Nations in very effective ways. Unfortunately, Kennedy would not live beyond November, and Khrushchev was out of power by October 1964, accused by his successors of "harebrained schemes."
The United States of America wants to see the Cold War end; we want to see it end once and for all.
— President Johnson at the United Nations
December 17, 1963
It was past 11 P.M. on Friday, November 22, 1963 before President Lyndon Johnson collapsed on his bed in the Washington suburbs. The day had been surreal beginning with the first campaign event of the 1964 election season. He, President Kennedy, and Mrs. Kennedy had started the morning with a rally in front of the Texas Hotel in Fort Worth, then a breakfast with the Fort Worth Chamber of Commerce, followed by the Dallas motorcade, and the horrible events at Dealy Plaza. At 3:40 P.M. Washington time, aboard Air Force One, Johnson took the oath of office with Lady Bird and the slain president's widow at his side. Upon his arrival in the nation's capital, he addressed the American people and began making arrangements for the transition. As he lay on his bed, he talked to aides gathered around about his plans for his administration. He talked about new programs in education, civil rights legislation, conservation efforts, and domestic affairs in general. Foreign policy was little mentioned, Vietnam not at all. 92 This was a man of the New Deal, a leader of Congress who saw all things in domestic political terms. Like Truman, LBJ now found himself thrust into the office of the presidency. Truman's first act had been to confirm the United States would go ahead with the San Francisco Conference to organize the United Nations. Johnson's first thoughts were of ending want at home.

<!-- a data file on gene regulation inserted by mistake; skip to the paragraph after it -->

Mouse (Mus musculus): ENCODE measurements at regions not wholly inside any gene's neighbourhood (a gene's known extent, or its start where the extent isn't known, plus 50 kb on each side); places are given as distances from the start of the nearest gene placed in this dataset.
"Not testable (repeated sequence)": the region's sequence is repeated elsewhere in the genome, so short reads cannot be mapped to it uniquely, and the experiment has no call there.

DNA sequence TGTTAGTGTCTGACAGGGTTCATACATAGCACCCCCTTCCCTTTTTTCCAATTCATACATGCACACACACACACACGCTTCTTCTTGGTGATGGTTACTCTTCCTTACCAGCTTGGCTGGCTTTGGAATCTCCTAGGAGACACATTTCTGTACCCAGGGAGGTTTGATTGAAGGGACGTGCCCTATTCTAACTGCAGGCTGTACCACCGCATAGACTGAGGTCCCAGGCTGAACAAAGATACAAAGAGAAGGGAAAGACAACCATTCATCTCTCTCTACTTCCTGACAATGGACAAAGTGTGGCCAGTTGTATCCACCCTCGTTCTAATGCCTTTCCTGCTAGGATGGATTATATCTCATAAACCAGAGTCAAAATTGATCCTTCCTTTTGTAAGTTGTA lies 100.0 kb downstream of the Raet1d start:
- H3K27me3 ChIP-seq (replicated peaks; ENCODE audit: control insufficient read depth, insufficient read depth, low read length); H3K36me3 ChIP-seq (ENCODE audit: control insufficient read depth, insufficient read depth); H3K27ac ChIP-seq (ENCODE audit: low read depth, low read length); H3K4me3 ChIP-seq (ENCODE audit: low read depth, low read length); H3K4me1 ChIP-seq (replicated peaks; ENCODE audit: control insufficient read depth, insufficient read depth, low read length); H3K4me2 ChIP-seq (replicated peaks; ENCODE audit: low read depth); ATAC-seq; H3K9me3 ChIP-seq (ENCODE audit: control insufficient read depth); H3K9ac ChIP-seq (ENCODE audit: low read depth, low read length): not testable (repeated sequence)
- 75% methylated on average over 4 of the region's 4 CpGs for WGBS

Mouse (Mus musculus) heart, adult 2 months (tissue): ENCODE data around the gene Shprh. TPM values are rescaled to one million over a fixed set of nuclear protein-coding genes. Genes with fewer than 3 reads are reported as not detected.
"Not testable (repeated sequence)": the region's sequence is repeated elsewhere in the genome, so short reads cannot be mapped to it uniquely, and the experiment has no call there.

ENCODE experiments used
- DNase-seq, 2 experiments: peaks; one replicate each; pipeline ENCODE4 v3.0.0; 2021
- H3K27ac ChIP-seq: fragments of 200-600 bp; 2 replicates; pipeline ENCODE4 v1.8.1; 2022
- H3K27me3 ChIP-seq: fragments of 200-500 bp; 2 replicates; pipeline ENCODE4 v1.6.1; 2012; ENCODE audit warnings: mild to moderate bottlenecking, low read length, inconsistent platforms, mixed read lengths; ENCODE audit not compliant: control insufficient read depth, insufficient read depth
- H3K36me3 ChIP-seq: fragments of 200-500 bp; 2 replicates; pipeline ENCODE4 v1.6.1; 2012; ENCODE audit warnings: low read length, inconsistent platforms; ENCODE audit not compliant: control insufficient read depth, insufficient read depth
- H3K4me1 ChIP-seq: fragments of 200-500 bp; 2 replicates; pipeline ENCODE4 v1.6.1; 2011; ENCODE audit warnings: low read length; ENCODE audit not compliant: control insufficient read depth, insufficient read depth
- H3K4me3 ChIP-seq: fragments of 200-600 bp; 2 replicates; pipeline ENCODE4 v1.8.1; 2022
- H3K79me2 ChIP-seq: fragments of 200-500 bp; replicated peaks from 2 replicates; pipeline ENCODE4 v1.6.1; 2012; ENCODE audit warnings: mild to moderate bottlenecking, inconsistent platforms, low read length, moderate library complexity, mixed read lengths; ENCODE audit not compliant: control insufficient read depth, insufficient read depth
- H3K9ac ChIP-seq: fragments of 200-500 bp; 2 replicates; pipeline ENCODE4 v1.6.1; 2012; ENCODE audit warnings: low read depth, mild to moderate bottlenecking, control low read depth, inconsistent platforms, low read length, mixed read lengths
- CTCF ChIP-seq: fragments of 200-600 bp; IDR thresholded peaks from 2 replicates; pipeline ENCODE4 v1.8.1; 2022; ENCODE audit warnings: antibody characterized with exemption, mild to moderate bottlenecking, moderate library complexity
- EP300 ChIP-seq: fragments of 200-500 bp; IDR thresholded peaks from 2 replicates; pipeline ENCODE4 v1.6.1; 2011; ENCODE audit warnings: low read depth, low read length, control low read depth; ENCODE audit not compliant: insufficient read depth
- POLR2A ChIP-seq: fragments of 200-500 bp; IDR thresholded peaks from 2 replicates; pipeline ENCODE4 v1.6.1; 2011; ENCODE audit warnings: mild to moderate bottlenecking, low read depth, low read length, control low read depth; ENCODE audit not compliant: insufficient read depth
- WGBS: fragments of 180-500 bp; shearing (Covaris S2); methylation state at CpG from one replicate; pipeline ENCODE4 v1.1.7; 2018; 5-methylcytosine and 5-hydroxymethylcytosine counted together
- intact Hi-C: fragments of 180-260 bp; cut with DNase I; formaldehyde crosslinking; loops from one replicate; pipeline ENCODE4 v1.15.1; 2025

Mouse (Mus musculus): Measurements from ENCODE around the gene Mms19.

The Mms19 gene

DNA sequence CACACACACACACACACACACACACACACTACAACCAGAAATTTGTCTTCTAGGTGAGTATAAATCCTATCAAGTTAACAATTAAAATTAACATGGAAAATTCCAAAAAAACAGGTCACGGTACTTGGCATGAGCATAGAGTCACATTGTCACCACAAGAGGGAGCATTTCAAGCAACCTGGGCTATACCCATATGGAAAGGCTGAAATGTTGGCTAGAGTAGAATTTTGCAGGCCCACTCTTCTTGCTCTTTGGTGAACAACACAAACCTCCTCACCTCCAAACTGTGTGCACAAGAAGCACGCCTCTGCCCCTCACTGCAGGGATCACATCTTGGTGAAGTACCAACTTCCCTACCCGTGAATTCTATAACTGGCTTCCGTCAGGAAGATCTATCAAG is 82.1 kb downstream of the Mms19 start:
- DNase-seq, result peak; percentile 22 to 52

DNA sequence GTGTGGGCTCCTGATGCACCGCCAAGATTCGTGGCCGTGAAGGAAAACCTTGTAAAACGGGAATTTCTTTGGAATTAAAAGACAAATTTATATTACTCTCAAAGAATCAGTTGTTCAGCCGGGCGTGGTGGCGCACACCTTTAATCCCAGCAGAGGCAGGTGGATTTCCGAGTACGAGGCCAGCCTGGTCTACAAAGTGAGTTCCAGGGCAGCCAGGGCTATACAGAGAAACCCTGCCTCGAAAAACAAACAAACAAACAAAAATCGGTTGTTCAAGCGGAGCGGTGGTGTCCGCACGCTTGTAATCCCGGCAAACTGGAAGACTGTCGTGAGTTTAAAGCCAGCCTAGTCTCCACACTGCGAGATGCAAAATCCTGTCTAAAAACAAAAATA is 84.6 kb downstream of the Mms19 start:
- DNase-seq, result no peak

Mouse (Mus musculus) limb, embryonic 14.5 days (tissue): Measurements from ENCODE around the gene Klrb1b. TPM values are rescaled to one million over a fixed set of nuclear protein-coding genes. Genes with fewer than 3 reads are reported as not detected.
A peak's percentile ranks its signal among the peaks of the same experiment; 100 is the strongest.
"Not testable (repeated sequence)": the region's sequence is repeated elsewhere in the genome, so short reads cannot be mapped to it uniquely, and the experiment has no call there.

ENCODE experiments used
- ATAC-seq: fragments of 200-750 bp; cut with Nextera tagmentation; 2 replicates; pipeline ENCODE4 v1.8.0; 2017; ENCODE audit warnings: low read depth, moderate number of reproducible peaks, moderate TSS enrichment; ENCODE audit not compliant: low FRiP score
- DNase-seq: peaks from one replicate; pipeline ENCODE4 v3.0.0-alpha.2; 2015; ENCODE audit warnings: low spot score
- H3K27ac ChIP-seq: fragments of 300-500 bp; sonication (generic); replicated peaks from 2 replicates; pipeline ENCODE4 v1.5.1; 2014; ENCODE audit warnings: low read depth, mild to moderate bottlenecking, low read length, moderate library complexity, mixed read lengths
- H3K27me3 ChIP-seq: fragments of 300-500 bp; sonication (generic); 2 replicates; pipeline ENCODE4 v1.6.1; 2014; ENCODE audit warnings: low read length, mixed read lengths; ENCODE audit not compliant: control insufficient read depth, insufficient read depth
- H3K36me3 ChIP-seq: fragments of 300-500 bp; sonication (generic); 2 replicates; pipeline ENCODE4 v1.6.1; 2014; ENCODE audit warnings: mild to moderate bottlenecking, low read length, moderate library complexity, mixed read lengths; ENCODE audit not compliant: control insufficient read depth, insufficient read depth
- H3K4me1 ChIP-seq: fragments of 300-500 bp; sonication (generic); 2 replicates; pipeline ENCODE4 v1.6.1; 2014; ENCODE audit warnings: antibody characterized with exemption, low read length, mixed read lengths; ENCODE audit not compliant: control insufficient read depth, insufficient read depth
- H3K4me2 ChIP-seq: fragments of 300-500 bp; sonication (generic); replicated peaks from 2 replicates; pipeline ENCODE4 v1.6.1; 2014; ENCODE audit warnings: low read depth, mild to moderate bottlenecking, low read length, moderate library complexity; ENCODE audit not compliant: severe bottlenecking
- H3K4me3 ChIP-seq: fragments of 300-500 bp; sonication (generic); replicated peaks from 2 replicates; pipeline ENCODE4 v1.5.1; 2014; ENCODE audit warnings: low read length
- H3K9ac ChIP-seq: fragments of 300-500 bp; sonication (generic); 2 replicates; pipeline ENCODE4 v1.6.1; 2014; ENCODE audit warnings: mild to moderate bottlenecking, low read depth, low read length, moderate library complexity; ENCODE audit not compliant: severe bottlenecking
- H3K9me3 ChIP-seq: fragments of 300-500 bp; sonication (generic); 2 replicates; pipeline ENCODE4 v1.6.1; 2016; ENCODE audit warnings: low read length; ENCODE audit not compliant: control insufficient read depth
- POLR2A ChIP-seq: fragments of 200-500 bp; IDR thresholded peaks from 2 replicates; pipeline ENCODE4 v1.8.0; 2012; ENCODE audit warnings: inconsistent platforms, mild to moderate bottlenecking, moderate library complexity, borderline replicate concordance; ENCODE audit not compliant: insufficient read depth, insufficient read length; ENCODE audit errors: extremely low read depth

The thaw in the post- Cuba cold war provided an opportunity for the president. He himself noted, "It was almost as if the world had provided a breathing space within which I could concentrate on domestic affairs." 93 It would be only a few months before the growing war in____________________